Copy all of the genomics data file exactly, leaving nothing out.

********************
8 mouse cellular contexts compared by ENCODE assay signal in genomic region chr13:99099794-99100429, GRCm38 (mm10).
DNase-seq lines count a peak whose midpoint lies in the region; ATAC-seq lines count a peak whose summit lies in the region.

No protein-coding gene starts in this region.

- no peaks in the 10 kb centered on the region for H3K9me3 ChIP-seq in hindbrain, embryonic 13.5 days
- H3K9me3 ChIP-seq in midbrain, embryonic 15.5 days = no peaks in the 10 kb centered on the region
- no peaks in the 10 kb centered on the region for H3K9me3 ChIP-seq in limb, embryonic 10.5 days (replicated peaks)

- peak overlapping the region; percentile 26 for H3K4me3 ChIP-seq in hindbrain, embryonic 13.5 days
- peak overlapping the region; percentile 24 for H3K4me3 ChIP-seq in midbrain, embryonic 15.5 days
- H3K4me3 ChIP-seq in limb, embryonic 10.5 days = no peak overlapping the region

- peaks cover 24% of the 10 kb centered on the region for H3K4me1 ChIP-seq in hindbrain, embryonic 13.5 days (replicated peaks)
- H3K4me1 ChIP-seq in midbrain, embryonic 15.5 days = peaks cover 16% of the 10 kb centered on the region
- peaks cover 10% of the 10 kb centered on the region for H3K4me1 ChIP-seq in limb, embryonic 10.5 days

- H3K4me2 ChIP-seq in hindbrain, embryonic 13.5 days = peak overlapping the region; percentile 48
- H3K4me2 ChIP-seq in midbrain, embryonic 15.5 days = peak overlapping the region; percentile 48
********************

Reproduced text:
8 mouse cellular contexts compared by ENCODE assay signal in genomic region chr13:99099794-99100429, GRCm38 (mm10).
DNase-seq lines count a peak whose midpoint lies in the region; ATAC-seq lines count a peak whose summit lies in the region.

No protein-coding gene starts in this region.

- no peaks in the 10 kb centered on the region for H3K9me3 ChIP-seq in hindbrain, embryonic 13.5 days
- H3K9me3 ChIP-seq in midbrain, embryonic 15.5 days = no peaks in the 10 kb centered on the region
- no peaks in the 10 kb centered on the region for H3K9me3 ChIP-seq in limb, embryonic 10.5 days (replicated peaks)

- peak overlapping the region; percentile 26 for H3K4me3 ChIP-seq in hindbrain, embryonic 13.5 days
- peak overlapping the region; percentile 24 for H3K4me3 ChIP-seq in midbrain, embryonic 15.5 days
- H3K4me3 ChIP-seq in limb, embryonic 10.5 days = no peak overlapping the region

- peaks cover 24% of the 10 kb centered on the region for H3K4me1 ChIP-seq in hindbrain, embryonic 13.5 days (replicated peaks)
- H3K4me1 ChIP-seq in midbrain, embryonic 15.5 days = peaks cover 16% of the 10 kb centered on the region
- peaks cover 10% of the 10 kb centered on the region for H3K4me1 ChIP-seq in limb, embryonic 10.5 days

- H3K4me2 ChIP-seq in hindbrain, embryonic 13.5 days = peak overlapping the region; percentile 48
- H3K4me2 ChIP-seq in midbrain, embryonic 15.5 days = peak overlapping the region; percentile 48